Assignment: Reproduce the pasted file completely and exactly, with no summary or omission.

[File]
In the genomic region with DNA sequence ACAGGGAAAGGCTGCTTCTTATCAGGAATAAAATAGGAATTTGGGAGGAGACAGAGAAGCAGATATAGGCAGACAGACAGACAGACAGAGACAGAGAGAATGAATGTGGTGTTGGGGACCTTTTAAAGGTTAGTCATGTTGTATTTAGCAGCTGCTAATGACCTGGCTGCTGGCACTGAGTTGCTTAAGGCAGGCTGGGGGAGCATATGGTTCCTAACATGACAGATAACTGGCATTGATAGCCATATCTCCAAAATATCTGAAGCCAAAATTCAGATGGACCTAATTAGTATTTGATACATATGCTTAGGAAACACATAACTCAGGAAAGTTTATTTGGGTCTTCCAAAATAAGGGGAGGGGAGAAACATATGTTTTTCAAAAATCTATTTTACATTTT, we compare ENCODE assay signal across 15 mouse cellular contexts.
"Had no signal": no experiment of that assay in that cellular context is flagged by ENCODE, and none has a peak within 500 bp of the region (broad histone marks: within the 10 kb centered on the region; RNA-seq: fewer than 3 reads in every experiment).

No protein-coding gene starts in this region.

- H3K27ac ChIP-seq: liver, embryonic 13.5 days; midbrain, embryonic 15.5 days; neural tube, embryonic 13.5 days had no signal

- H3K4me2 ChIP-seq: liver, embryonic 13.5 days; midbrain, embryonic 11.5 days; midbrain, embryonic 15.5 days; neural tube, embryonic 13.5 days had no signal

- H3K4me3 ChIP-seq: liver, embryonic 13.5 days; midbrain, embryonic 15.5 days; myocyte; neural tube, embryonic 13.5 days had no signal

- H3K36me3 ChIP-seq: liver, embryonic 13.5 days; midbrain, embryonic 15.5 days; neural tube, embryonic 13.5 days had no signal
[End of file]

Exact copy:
In the genomic region with DNA sequence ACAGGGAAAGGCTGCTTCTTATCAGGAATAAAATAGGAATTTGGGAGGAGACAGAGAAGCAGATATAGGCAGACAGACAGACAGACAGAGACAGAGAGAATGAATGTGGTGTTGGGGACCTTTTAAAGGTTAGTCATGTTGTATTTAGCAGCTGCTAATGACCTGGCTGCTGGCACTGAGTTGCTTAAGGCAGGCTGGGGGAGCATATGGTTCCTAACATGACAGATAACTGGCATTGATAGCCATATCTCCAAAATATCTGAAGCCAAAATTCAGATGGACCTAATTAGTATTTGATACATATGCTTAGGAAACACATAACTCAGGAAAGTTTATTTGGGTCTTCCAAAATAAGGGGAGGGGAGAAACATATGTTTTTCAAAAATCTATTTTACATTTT, we compare ENCODE assay signal across 15 mouse cellular contexts.
"Had no signal": no experiment of that assay in that cellular context is flagged by ENCODE, and none has a peak within 500 bp of the region (broad histone marks: within the 10 kb centered on the region; RNA-seq: fewer than 3 reads in every experiment).

No protein-coding gene starts in this region.

- H3K27ac ChIP-seq: liver, embryonic 13.5 days; midbrain, embryonic 15.5 days; neural tube, embryonic 13.5 days had no signal

- H3K4me2 ChIP-seq: liver, embryonic 13.5 days; midbrain, embryonic 11.5 days; midbrain, embryonic 15.5 days; neural tube, embryonic 13.5 days had no signal

- H3K4me3 ChIP-seq: liver, embryonic 13.5 days; midbrain, embryonic 15.5 days; myocyte; neural tube, embryonic 13.5 days had no signal

- H3K36me3 ChIP-seq: liver, embryonic 13.5 days; midbrain, embryonic 15.5 days; neural tube, embryonic 13.5 days had no signal